Frankfurt on Freedom of the Will V
Let's make a final pass over this issue of reasons for action. Frankfurt thinks that the concept of a person is of beings "capable of wanting to be different, in their preferences and purposes, from what they are." But it is impossible to make sense of what would count as reasons for wanting to be different in that way. One might wish that some of one's desires, a small subset radically inconsistent with the vast majority of ones desires, would simply go away in order to liberate one from the irrationality of an inconsistent set of desires. Such is the wish of the unwilling drug addict, for example. But this wish is a desire generated by the set of first-order desires. In fact, it supervenes on them. It even supervenes logically, given a the simple recipe for prudential rationality I've proposed in the earlier posts. In other words, there is nothing to this wish other than the first-order desires themselves.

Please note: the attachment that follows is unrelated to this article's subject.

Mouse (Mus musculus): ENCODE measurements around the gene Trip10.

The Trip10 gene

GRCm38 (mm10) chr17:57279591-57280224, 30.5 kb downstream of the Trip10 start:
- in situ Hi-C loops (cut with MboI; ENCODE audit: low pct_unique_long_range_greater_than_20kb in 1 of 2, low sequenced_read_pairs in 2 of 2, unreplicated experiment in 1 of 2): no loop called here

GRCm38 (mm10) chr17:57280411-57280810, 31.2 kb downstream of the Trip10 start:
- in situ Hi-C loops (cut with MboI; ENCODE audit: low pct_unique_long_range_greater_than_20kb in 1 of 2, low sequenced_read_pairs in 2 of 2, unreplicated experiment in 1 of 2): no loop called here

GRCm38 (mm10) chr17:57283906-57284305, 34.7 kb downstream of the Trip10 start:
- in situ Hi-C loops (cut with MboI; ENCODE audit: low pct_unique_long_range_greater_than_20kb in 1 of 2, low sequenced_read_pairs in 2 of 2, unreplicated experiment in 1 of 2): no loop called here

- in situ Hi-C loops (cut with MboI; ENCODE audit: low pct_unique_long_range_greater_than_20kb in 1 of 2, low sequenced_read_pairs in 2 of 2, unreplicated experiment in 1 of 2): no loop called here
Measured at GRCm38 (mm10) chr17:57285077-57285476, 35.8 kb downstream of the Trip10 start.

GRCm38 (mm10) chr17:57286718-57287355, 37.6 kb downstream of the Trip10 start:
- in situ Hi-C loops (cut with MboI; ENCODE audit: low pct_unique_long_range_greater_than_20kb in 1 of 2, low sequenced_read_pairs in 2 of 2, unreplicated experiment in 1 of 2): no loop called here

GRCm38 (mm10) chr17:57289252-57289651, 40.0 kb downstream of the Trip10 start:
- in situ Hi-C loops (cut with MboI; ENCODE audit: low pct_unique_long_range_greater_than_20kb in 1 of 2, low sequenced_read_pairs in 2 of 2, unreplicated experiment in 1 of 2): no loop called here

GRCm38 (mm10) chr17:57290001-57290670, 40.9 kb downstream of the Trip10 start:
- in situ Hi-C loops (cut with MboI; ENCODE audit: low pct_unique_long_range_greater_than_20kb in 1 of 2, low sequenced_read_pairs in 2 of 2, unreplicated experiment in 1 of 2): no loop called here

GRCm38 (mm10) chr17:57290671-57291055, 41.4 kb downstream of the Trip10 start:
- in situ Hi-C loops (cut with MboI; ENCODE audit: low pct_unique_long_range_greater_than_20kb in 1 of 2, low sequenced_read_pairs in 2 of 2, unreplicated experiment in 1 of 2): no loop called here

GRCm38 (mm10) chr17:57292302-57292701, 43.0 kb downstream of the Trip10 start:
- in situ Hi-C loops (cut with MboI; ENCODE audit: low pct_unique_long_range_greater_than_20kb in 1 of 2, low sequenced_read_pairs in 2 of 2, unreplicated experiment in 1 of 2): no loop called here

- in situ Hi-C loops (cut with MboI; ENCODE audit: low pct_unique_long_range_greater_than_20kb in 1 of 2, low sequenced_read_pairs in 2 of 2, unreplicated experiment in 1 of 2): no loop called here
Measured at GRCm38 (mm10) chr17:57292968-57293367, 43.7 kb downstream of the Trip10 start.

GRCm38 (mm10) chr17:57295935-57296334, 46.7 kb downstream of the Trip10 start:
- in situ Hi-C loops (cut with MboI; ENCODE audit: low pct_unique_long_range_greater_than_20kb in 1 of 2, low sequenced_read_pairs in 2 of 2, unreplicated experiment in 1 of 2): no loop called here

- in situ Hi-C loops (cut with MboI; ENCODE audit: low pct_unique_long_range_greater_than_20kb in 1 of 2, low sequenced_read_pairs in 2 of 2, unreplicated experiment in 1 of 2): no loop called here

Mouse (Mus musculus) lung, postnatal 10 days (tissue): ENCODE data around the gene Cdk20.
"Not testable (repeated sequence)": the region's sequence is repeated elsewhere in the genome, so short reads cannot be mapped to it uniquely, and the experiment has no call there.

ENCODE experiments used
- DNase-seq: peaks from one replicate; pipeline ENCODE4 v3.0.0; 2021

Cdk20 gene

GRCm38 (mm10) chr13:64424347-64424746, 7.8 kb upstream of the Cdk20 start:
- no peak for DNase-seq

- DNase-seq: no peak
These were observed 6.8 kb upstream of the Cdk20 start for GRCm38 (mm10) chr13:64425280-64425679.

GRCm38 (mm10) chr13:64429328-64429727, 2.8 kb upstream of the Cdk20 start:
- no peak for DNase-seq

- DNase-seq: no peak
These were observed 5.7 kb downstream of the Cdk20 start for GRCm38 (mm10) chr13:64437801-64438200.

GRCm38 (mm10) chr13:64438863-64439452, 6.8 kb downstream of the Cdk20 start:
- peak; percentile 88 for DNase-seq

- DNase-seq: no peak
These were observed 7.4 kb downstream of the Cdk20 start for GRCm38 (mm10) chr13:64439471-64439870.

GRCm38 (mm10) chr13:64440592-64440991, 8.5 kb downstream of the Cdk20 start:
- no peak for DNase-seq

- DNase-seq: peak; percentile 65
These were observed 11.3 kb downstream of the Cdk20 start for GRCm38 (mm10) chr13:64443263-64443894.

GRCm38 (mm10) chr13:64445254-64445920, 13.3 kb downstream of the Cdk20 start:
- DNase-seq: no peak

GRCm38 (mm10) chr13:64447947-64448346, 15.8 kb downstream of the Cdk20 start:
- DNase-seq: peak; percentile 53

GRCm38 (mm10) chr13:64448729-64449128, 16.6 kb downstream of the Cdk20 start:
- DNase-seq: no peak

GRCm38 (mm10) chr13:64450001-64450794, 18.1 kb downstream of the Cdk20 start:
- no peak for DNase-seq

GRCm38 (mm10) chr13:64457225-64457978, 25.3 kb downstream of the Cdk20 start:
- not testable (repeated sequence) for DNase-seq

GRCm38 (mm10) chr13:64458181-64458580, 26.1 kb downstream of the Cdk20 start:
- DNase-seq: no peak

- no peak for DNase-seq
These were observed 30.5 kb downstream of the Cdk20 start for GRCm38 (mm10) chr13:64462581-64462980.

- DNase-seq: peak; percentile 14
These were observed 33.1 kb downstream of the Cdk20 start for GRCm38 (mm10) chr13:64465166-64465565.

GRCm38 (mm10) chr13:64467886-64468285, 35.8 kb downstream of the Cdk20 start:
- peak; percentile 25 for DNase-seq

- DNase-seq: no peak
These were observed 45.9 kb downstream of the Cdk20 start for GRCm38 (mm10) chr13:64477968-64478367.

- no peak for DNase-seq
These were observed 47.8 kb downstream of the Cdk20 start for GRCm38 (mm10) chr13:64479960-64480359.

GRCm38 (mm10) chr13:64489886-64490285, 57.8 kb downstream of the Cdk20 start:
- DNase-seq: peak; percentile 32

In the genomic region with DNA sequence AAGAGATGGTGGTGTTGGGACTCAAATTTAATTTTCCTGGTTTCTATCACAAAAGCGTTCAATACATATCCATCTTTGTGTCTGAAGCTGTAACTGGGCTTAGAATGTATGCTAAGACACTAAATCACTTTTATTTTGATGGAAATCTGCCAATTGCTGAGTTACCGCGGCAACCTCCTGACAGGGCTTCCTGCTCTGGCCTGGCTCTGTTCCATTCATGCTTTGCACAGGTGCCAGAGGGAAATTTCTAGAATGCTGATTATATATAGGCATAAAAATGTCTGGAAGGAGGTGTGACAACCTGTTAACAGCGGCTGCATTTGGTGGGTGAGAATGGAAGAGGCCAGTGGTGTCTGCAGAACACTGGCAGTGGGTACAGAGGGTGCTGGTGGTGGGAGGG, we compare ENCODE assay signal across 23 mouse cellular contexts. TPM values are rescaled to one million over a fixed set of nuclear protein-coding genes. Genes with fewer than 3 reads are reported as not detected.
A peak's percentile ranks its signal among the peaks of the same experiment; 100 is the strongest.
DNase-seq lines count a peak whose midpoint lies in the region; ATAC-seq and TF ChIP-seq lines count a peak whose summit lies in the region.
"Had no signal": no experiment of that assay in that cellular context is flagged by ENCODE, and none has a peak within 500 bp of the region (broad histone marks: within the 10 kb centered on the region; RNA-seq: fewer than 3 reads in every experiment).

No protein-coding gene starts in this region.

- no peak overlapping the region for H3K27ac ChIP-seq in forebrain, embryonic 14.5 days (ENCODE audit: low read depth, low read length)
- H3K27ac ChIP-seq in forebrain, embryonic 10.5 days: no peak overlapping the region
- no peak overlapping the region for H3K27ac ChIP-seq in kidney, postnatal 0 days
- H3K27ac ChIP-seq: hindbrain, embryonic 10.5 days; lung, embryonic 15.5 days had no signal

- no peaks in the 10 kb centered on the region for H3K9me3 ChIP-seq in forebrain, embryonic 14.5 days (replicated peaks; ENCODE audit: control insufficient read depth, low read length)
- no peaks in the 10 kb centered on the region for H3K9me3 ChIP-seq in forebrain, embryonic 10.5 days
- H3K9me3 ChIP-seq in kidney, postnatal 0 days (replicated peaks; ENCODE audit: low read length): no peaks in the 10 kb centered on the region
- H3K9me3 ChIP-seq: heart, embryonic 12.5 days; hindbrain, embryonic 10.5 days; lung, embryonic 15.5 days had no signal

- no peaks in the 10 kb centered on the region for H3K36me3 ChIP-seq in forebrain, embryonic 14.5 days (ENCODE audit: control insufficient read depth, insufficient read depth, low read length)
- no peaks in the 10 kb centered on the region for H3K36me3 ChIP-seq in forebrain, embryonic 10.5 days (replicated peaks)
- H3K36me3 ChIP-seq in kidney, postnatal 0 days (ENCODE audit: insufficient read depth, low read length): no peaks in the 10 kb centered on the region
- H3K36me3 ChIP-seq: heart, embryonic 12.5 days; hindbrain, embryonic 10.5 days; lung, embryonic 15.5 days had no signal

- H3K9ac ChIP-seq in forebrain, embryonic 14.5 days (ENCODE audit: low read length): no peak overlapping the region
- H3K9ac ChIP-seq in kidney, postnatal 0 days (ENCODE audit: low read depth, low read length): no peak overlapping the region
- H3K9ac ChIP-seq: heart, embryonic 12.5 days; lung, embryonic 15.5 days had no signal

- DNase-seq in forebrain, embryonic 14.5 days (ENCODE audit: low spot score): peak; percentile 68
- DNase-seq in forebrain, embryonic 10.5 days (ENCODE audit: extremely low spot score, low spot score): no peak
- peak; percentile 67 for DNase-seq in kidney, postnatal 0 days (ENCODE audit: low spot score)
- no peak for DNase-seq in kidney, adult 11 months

The picture Frankfurt offers, then, commits itself to externalism about reasons for action: that they are independent of one's first-order desires. This he does in order to rescue free will from obscurity. However, externalism is an inscrutable notion. No one has any idea of a reason to desire that is independent of one's antecedently held desires. Reason is, as Hume said, the slave of desire. Furthermore, as we've seen, the commitment to externalism is not necessary in order to explain free will.